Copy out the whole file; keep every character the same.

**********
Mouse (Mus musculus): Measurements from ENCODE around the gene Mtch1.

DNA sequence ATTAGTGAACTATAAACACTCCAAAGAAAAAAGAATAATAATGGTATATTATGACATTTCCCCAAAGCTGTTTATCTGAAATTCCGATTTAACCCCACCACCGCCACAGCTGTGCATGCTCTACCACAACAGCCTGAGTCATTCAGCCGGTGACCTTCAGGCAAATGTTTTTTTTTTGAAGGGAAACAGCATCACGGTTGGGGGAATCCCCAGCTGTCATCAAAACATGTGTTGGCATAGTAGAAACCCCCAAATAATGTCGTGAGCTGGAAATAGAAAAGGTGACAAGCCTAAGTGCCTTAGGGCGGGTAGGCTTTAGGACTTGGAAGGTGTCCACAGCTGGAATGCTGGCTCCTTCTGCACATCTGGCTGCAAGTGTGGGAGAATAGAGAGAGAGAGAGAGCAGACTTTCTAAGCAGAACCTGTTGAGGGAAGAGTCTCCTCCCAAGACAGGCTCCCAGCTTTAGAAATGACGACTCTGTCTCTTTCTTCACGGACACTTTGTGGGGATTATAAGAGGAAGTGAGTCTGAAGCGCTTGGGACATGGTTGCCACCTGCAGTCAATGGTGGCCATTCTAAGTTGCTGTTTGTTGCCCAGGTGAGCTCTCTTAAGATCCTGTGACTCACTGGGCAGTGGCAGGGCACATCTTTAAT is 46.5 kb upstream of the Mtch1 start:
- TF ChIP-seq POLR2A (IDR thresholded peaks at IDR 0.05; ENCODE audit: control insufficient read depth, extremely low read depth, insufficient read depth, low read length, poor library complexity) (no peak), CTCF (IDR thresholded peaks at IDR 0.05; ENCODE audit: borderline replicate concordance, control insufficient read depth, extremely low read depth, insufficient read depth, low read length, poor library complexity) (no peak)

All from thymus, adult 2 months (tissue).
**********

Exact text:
Mouse (Mus musculus): Measurements from ENCODE around the gene Mtch1.

DNA sequence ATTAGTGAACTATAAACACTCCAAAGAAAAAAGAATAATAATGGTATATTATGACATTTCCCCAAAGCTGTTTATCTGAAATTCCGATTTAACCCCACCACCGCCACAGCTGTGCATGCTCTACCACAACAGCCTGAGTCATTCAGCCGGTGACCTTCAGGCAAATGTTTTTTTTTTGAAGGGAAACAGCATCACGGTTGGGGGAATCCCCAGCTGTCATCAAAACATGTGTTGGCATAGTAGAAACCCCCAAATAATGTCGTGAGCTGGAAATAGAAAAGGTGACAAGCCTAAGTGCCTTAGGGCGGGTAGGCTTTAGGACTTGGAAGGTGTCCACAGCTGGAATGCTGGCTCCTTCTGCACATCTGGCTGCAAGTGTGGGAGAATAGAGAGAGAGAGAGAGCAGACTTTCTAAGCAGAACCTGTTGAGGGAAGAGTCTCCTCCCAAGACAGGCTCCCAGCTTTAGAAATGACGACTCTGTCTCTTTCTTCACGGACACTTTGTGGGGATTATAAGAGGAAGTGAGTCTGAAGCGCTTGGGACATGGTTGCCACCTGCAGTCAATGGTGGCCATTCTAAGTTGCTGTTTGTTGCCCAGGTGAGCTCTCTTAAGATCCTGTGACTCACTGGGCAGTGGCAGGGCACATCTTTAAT is 46.5 kb upstream of the Mtch1 start:
- TF ChIP-seq POLR2A (IDR thresholded peaks at IDR 0.05; ENCODE audit: control insufficient read depth, extremely low read depth, insufficient read depth, low read length, poor library complexity) (no peak), CTCF (IDR thresholded peaks at IDR 0.05; ENCODE audit: borderline replicate concordance, control insufficient read depth, extremely low read depth, insufficient read depth, low read length, poor library complexity) (no peak)

All from thymus, adult 2 months (tissue).